Phones are often lost by accident, but waves of cell phone thefts are nothing new in major cities. Though crime stats in New York have declined in recent years, cell phones and iPods lead the way among the types of items stolen. Transit authorities now make regular announcements–in addition to posting signs on platforms and in trains–warning riders not to flash electronic gadgets unnecessarily.
Are You Protected?
Locking a smartphone’s screen with a password offers a good first layer of protection–a simple process that, unfortunately, phone owners often fail to undergo.
The next layer could come in the form of an add-on phone-tracking application such as Microsoft’s free My Phone for Windows Mobile or Apple’s Find My iPhone app, which works on iPhones and iPads but requires a $99 annual subscription to Apple’s MobileMe data-syncing and backup service. The $15 Theft Aware for Android is one of several apps that can help you locate your missing Droid.
What else can you do to protect your cell phone’s data?
adapted from pcworld.com
Wi-Fi has become virtually a staple in our technologically-enhanced lives. Its convenience increases productivity in countless industries, academics and even the family home. Retail establishments such as Panera Bread, McDonald’s and Barnes & Noble offer free Wi-Fi in their stores as an amenity to get customers to browse and buy their products. While “free Wi-Fi” might seem like a no-brainer, customers should keep in mind the inherent risks of free Wi-Fi.
What’s the Big Deal? It’s free
Since it’s free, most establishments do not use Wi-Fi encryption to secure their respective networks thus offering hackers a way to steal your usernames and passwords. Some explained the reason for using unencrypted 802.11g was to ensure maximum compatibility between communication devices.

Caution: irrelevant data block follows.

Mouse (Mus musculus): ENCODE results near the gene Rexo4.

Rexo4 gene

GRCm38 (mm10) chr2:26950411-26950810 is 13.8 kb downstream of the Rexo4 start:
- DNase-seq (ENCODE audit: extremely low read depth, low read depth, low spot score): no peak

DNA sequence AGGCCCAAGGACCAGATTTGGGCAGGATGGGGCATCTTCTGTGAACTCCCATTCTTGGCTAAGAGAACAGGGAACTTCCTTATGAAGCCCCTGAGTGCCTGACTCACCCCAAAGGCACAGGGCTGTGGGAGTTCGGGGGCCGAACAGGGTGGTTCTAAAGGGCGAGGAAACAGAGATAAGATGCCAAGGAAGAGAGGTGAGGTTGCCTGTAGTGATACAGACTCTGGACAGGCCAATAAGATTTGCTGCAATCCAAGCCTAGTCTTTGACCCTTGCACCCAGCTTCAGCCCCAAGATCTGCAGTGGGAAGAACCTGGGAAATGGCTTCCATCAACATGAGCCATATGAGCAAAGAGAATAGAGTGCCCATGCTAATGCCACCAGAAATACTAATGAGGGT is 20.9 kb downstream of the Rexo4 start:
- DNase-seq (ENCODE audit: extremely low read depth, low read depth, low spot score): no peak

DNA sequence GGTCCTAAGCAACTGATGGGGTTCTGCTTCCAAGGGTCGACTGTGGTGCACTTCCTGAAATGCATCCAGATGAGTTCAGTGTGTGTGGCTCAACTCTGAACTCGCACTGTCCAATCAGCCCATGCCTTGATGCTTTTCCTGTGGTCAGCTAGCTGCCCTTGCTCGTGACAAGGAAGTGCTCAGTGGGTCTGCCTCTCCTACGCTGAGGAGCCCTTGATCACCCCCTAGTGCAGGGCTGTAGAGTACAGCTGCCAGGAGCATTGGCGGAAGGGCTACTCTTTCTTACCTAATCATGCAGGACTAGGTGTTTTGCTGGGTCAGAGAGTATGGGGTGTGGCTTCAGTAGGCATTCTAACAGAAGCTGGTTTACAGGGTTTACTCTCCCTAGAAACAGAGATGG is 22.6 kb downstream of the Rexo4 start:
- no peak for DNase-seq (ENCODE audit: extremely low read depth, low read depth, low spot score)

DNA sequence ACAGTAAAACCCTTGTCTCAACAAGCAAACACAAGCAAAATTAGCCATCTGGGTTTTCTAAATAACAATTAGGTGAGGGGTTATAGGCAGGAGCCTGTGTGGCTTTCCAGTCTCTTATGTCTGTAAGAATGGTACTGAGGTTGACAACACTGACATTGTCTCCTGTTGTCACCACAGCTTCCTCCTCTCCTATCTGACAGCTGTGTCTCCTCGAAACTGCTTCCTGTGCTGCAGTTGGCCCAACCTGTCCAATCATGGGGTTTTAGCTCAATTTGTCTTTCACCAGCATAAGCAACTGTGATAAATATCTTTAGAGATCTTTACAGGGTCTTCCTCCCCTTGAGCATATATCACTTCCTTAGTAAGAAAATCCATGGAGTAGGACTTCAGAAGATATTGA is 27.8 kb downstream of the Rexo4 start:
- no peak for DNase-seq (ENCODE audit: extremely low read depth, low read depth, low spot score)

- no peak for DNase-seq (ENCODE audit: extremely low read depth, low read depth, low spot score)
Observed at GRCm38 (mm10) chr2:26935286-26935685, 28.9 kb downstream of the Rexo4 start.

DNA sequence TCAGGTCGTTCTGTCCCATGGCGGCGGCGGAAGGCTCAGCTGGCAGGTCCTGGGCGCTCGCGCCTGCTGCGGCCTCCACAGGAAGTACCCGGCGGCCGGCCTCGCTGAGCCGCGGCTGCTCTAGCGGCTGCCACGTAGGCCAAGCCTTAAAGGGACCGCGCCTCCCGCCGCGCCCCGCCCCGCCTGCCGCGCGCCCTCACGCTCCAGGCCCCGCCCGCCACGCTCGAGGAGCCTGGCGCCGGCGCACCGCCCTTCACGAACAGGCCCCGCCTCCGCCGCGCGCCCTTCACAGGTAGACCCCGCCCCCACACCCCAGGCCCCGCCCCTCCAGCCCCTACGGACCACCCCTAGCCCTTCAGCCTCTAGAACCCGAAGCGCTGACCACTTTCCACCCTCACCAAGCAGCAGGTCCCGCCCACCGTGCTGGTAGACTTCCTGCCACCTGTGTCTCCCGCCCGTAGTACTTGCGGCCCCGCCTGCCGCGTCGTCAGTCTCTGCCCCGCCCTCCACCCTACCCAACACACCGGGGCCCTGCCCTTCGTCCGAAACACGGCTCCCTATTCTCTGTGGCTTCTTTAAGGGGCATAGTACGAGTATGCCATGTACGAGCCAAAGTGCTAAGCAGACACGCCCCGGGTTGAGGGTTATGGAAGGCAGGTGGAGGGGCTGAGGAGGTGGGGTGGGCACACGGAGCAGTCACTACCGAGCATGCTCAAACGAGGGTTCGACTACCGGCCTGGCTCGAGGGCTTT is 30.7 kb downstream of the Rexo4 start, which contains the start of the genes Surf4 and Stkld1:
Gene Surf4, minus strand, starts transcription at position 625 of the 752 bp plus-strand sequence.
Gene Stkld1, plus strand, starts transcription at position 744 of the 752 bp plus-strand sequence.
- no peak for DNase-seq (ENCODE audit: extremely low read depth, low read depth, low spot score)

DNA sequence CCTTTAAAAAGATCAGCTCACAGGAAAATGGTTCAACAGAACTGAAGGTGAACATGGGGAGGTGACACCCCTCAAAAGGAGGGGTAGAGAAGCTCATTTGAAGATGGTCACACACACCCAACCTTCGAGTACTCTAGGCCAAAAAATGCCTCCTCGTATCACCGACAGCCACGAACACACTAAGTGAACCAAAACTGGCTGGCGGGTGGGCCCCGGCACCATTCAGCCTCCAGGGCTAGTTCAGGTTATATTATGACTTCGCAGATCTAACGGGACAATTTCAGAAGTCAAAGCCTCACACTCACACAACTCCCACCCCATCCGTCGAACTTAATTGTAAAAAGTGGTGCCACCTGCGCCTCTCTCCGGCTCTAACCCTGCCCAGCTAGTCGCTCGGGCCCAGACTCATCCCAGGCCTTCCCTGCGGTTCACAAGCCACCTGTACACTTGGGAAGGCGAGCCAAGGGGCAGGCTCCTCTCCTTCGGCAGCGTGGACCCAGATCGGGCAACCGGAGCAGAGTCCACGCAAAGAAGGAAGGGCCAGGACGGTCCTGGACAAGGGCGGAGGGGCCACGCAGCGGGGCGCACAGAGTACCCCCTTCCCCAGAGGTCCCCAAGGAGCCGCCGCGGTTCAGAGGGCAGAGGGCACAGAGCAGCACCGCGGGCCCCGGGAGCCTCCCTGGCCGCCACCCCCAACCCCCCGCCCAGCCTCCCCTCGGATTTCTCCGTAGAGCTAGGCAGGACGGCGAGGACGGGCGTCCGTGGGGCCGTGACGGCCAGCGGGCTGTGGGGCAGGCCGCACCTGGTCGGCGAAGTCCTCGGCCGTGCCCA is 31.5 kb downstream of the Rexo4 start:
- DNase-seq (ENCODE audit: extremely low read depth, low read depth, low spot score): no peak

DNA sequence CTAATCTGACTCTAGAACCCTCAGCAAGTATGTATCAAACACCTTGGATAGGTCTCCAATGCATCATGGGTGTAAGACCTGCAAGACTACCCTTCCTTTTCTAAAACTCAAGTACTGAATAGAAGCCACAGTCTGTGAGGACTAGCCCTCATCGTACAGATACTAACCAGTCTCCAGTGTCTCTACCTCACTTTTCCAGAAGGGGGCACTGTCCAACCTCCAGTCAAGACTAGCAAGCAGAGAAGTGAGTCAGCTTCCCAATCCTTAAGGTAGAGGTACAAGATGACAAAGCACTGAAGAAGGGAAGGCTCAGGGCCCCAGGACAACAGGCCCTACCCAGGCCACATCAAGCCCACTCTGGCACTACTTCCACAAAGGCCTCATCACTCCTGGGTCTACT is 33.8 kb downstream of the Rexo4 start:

A Hacker’s Hotspot
“Wardriving” is the idea of driving around town and looking for a Wi-Fi network that is unencrypted or has weak encryption and can be easily cracked. With zero or minimal security, a Wardriving Hacker can intercept, unscramble and figure out the information being sent between a customer’s laptop to the Wireless Access Point of an establishment. Another tactic that can easily swipe your login credentials is a Rogue Access Point. In this case, a hacker can set up a Wireless Access Point that imitates the true Access Point. If your notebook connects to this Rogue Access Point, you won’t see any difference as the hacker can duplicate the log-in screen with near 100% accuracy. This is like phishing, where you receive an alert email from your bank or credit card company asking you to click on their link and “verify” your account is okay by logging in.
What You Can Do
There are a few steps you can take to minimize the chance of your information getting stolen:
By knowing the risks associated with free Wi-Fi service, you can minimize the chance of a security breach and possible identity theft.
Adapted via Geeks.com
Phishing scams threaten our Internet security and can be hard to detect. They can lead to identity theft, viruses, or the need for computer repair. To help protect your Internet security, we offer five tips for detecting phishing scams.